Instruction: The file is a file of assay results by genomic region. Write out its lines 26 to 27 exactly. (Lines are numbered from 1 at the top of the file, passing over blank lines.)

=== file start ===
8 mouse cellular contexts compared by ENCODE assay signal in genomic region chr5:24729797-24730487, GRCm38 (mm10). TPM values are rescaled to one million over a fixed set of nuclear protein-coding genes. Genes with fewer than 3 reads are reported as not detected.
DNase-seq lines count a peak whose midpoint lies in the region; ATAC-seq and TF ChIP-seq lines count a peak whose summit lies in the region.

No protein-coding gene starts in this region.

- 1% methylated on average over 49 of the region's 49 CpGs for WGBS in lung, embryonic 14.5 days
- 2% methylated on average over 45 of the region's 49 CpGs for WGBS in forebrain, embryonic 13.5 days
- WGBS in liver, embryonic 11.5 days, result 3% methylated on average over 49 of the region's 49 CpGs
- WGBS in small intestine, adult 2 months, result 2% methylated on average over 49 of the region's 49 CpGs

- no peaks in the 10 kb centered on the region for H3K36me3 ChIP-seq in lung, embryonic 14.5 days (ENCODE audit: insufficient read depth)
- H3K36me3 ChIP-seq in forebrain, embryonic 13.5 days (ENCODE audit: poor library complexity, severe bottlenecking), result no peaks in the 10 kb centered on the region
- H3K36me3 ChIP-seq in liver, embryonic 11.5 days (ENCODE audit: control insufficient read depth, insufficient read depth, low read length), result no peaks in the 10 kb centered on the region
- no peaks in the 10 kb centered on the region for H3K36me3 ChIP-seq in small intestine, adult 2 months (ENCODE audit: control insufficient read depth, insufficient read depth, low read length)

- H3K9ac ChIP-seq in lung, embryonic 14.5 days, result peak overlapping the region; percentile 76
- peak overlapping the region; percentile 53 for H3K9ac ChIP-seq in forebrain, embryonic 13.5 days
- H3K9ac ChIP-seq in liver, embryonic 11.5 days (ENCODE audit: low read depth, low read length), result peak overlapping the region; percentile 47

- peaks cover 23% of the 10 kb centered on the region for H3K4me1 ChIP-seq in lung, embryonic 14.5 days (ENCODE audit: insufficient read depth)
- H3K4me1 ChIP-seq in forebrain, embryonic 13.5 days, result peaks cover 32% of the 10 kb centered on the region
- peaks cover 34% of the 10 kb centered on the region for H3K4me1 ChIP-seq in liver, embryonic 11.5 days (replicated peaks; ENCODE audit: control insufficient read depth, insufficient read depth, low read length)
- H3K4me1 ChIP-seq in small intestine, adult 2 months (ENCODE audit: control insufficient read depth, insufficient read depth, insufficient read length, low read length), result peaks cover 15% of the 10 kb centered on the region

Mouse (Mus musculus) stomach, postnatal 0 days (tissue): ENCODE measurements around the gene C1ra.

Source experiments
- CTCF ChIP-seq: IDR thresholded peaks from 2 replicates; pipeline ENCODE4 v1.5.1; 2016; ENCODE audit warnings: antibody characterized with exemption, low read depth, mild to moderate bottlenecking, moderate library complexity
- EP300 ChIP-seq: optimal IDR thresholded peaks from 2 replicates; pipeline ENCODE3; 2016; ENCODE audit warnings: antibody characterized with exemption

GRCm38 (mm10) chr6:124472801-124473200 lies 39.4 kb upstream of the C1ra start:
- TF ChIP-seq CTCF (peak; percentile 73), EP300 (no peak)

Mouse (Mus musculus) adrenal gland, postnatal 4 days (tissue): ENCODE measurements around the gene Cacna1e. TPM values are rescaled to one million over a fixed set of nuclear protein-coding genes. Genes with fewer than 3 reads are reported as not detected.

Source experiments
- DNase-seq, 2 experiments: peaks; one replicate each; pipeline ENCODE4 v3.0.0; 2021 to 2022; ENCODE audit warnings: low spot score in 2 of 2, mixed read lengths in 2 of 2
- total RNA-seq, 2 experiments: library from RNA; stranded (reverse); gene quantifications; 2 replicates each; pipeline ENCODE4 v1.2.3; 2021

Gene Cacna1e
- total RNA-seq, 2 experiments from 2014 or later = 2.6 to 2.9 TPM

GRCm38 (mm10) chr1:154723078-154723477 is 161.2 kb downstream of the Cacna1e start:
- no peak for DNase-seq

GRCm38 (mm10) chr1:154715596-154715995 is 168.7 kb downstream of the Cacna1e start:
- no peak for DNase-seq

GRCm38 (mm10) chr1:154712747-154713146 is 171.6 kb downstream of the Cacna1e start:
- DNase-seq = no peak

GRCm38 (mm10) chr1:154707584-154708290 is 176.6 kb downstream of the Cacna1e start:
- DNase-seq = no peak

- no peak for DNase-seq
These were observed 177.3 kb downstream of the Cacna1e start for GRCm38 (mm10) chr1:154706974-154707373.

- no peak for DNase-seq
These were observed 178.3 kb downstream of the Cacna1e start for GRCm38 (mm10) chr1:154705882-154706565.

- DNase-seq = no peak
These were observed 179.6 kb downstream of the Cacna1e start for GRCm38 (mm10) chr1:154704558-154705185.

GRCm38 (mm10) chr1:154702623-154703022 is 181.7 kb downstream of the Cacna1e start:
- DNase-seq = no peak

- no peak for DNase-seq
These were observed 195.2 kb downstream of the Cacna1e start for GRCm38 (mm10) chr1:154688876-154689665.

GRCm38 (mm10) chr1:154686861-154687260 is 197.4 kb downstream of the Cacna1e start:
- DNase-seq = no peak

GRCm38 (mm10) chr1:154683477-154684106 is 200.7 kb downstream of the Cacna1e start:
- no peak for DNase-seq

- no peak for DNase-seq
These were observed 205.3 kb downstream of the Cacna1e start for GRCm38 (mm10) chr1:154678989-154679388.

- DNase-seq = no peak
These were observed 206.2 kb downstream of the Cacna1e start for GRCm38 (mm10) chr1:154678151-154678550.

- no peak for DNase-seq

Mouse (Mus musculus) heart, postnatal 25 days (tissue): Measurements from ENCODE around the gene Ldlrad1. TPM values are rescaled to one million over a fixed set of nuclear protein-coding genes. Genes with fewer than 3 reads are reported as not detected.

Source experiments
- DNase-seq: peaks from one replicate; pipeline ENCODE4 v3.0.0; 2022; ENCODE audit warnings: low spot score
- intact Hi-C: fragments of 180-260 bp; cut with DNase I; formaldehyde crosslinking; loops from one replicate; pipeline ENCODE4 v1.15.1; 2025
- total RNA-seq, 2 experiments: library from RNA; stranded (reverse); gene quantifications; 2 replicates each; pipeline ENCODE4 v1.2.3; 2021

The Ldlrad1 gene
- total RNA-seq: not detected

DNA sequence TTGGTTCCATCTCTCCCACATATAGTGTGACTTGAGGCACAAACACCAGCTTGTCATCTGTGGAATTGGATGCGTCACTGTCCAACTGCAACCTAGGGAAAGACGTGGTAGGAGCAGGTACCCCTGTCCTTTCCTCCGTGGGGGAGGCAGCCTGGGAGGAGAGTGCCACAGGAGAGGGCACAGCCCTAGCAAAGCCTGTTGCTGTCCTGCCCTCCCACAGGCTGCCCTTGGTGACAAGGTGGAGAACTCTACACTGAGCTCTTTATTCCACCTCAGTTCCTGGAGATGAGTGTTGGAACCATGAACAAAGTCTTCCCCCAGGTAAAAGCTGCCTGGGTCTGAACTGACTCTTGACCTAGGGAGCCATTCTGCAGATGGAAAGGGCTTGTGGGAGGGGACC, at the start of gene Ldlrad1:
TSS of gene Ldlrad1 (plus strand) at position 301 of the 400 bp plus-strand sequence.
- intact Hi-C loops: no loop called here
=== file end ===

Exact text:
Source experiments
- DNase-seq, 2 experiments: peaks; one replicate each; pipeline ENCODE4 v3.0.0; 2021 to 2022; ENCODE audit warnings: low spot score in 2 of 2, mixed read lengths in 2 of 2